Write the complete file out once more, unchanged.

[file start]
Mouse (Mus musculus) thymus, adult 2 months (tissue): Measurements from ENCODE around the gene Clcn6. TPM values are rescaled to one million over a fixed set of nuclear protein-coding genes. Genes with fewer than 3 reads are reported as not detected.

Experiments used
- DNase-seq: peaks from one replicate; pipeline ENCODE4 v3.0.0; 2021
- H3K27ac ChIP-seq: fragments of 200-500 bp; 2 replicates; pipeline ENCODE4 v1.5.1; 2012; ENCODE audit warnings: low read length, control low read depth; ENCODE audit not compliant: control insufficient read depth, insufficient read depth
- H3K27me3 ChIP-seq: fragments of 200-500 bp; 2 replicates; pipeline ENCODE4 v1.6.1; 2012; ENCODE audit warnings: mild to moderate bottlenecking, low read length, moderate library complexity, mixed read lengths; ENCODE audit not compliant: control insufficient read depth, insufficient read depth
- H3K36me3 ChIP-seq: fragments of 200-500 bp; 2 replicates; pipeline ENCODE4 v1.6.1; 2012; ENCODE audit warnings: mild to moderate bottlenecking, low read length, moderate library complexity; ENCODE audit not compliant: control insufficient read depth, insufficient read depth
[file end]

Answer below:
Mouse (Mus musculus) thymus, adult 2 months (tissue): Measurements from ENCODE around the gene Clcn6. TPM values are rescaled to one million over a fixed set of nuclear protein-coding genes. Genes with fewer than 3 reads are reported as not detected.

Experiments used
- DNase-seq: peaks from one replicate; pipeline ENCODE4 v3.0.0; 2021
- H3K27ac ChIP-seq: fragments of 200-500 bp; 2 replicates; pipeline ENCODE4 v1.5.1; 2012; ENCODE audit warnings: low read length, control low read depth; ENCODE audit not compliant: control insufficient read depth, insufficient read depth
- H3K27me3 ChIP-seq: fragments of 200-500 bp; 2 replicates; pipeline ENCODE4 v1.6.1; 2012; ENCODE audit warnings: mild to moderate bottlenecking, low read length, moderate library complexity, mixed read lengths; ENCODE audit not compliant: control insufficient read depth, insufficient read depth
- H3K36me3 ChIP-seq: fragments of 200-500 bp; 2 replicates; pipeline ENCODE4 v1.6.1; 2012; ENCODE audit warnings: mild to moderate bottlenecking, low read length, moderate library complexity; ENCODE audit not compliant: control insufficient read depth, insufficient read depth